The World Health Organization (WHO) returned the Federated States of Micronesia (FSM) to the short list of COVID-free countries on January 28, following the discovery that the one case detected aboard the Chief Mailo was “historical”, meaning that the tested crewman is no longer infectious.
The crewman aboard the Chief Mailo, a government vessel which was returning to Pohnpei from the Philippines, initially tested positive for COVID on January 7, and was confined to the ship along with the rest of the crew. However, a subsequent antibody and antigen test proved the case to be a historical case, and the tested crewman had only been sick with COVID sometime before the vessel arrived in Pohnpei.
“The person is not sick,” said President David Panuelo of the FSM in a public address last Thursday. “The person is not infectious. The person and the crew do not pose any threat to the public for COVID-19.”
The news placed the FSM back beside Palau on a list of island countries which still have yet to experience an active COVID case.
However, President Panuelo followed up the news with an appeal to the States of the FSM to “speed up our vaccination rate”.
“Our overall FSM vaccination rate so far is less than the Republic of the Marshall Islands, the Republic of Palau, and any of the states in the US,” said the President.
Following the President’s January 28th address, during which he called on other states to “look to the good example set by Chuuk”, which had administered more than 1,500 vaccination doses compared to Yap State’s 150, the overall vaccination doses administered in the FSM rose from 3,500 to 5,048.
A statement from President Panuelo delivered yesterday outlined that 1,783 doses have been administered in Chuuk, 1,675 doses have been administered in Pohnpei, 1,072 doses have been administered in Yap, and 528 doses have been administered in Kosrae.
Yesterday, a government resolution declaring a Public Health Emergency was extended to March 31, 2021 in the FSM, for the time being denying the entry of FSM citizens who are asking to be repatriated. President Panuelo continues to stress that the FSM should vaccinate 70 percent of the population before reopening its borders to repatriating citizens.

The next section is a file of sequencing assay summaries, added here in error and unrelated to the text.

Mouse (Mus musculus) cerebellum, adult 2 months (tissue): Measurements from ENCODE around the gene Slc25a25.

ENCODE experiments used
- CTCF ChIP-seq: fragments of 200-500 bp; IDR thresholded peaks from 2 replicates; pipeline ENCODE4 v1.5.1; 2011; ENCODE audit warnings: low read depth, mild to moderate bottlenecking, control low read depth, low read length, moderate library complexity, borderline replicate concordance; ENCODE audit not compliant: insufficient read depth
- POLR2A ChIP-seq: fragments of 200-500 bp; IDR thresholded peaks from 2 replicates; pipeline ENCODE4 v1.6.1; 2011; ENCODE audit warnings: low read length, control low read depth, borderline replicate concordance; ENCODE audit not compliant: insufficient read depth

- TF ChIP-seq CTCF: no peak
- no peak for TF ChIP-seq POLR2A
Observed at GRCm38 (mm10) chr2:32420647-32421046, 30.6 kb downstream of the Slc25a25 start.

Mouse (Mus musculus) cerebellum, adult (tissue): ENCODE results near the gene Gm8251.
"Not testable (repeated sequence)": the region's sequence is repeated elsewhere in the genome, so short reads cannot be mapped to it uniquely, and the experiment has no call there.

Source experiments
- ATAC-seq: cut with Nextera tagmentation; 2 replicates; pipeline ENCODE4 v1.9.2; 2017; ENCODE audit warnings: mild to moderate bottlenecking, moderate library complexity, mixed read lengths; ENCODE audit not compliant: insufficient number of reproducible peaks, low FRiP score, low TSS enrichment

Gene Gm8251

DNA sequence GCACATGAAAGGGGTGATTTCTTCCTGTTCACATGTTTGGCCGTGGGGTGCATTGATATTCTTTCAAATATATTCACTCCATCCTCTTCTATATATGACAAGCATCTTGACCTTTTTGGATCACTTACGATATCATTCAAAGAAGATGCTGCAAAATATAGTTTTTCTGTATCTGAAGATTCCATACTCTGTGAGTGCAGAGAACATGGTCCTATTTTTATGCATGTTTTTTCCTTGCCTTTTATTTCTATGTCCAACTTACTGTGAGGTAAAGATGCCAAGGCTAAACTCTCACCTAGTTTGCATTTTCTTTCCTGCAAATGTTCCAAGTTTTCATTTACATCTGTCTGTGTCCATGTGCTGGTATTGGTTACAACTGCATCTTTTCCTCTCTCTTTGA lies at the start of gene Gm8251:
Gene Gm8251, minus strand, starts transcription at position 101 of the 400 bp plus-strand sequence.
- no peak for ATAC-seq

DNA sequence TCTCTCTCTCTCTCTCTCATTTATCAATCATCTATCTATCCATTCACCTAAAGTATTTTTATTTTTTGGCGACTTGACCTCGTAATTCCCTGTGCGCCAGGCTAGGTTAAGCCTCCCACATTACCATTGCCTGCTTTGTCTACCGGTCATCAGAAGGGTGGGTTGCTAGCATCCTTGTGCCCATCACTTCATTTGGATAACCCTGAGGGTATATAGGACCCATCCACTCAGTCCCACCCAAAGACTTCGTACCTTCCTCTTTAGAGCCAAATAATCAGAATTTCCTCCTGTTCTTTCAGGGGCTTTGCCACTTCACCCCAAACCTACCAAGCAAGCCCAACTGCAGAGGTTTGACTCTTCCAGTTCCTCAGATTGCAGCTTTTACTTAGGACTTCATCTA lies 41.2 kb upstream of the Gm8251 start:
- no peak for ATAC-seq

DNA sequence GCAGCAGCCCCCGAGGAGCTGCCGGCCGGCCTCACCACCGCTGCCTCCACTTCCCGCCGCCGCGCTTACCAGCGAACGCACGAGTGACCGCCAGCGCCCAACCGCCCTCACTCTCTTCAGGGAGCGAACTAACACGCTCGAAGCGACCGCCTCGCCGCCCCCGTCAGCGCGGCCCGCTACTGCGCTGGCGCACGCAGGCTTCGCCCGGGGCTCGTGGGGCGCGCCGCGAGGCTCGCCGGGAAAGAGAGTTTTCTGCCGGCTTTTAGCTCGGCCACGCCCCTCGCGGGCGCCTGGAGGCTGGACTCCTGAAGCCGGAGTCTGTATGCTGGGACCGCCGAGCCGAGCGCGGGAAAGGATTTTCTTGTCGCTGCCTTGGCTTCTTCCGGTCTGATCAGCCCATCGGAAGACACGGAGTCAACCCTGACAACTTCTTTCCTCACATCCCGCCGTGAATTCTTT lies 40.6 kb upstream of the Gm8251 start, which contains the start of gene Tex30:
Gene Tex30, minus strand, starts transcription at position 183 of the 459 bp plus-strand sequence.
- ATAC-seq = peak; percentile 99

“A 100 percent vaccination rate is still our nation’s overall target and objective, but per the sound medical advice we have received from the US Centers for Disease Control and Prevention and the WHO, an overall target of 70 percent to 80 percent will be the foundation of the repatriation of our citizens,” said the President.
While the goal of vaccinating 70 to 80 percent of the population may sound similar to Palau’s goal of vaccinating 80 percent of its population before reopening borders to limited travel, this is a much more ambitious goal for the FSM, which, compared to Palau’s population of around 20 thousand, has a population of over 100 thousand. Also, while Palau has managed to accommodate a series of repatriation and medical referral flights, the FSM, which does not have the same screening and quarantine capacity as Palau, continues to hold off on citizen repatriation.
“Something that we have learned over the course of this past month with the return of the Chief Mailo is that, while our frontline responders and our procedures and protocols are resilient, there remains a great deal of fear in the hearts of many of our citizens and decision-makers,” said Panuelo. “I believe that we can extinguish that fear by achieving herd immunity through our COVID-19 vaccination program.”
The crew of the Chief Mailo, meanwhile, will be disembarking in the FSM, following the completion of their quarantine period, and the vessel will return to Chuuk State in the coming weeks to drop off isolation units.

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